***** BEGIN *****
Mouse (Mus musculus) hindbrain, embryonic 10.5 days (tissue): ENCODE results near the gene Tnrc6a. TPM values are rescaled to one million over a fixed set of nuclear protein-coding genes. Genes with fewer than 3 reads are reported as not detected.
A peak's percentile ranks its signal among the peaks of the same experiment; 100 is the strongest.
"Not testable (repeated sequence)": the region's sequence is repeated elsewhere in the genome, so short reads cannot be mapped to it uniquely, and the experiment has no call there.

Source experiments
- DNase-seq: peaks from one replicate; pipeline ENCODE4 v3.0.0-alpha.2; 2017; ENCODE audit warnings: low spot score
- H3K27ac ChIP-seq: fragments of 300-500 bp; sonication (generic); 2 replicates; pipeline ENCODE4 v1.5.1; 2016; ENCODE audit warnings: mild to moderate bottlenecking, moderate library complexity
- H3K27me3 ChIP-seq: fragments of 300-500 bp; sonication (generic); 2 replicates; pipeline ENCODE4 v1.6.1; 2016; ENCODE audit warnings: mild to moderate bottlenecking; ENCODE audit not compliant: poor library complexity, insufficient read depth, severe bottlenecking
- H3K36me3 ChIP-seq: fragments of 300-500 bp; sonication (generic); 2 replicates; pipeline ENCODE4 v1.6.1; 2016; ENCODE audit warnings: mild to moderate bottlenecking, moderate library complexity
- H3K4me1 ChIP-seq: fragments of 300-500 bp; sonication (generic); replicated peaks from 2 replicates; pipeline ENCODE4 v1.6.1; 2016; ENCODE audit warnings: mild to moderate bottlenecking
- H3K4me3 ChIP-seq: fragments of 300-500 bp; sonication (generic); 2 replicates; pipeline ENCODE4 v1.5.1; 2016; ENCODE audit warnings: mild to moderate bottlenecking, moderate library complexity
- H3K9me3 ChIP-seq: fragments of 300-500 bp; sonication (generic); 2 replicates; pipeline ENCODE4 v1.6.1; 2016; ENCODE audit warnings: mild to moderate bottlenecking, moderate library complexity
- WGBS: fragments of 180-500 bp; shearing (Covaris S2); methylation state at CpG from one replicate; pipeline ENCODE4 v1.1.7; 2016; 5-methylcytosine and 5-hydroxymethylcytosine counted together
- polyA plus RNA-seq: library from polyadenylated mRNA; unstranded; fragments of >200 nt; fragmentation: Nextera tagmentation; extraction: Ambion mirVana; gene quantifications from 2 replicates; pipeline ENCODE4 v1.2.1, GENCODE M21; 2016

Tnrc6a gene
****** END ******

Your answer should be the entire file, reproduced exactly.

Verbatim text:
Mouse (Mus musculus) hindbrain, embryonic 10.5 days (tissue): ENCODE results near the gene Tnrc6a. TPM values are rescaled to one million over a fixed set of nuclear protein-coding genes. Genes with fewer than 3 reads are reported as not detected.
A peak's percentile ranks its signal among the peaks of the same experiment; 100 is the strongest.
"Not testable (repeated sequence)": the region's sequence is repeated elsewhere in the genome, so short reads cannot be mapped to it uniquely, and the experiment has no call there.

Source experiments
- DNase-seq: peaks from one replicate; pipeline ENCODE4 v3.0.0-alpha.2; 2017; ENCODE audit warnings: low spot score
- H3K27ac ChIP-seq: fragments of 300-500 bp; sonication (generic); 2 replicates; pipeline ENCODE4 v1.5.1; 2016; ENCODE audit warnings: mild to moderate bottlenecking, moderate library complexity
- H3K27me3 ChIP-seq: fragments of 300-500 bp; sonication (generic); 2 replicates; pipeline ENCODE4 v1.6.1; 2016; ENCODE audit warnings: mild to moderate bottlenecking; ENCODE audit not compliant: poor library complexity, insufficient read depth, severe bottlenecking
- H3K36me3 ChIP-seq: fragments of 300-500 bp; sonication (generic); 2 replicates; pipeline ENCODE4 v1.6.1; 2016; ENCODE audit warnings: mild to moderate bottlenecking, moderate library complexity
- H3K4me1 ChIP-seq: fragments of 300-500 bp; sonication (generic); replicated peaks from 2 replicates; pipeline ENCODE4 v1.6.1; 2016; ENCODE audit warnings: mild to moderate bottlenecking
- H3K4me3 ChIP-seq: fragments of 300-500 bp; sonication (generic); 2 replicates; pipeline ENCODE4 v1.5.1; 2016; ENCODE audit warnings: mild to moderate bottlenecking, moderate library complexity
- H3K9me3 ChIP-seq: fragments of 300-500 bp; sonication (generic); 2 replicates; pipeline ENCODE4 v1.6.1; 2016; ENCODE audit warnings: mild to moderate bottlenecking, moderate library complexity
- WGBS: fragments of 180-500 bp; shearing (Covaris S2); methylation state at CpG from one replicate; pipeline ENCODE4 v1.1.7; 2016; 5-methylcytosine and 5-hydroxymethylcytosine counted together
- polyA plus RNA-seq: library from polyadenylated mRNA; unstranded; fragments of >200 nt; fragmentation: Nextera tagmentation; extraction: Ambion mirVana; gene quantifications from 2 replicates; pipeline ENCODE4 v1.2.1, GENCODE M21; 2016

Tnrc6a gene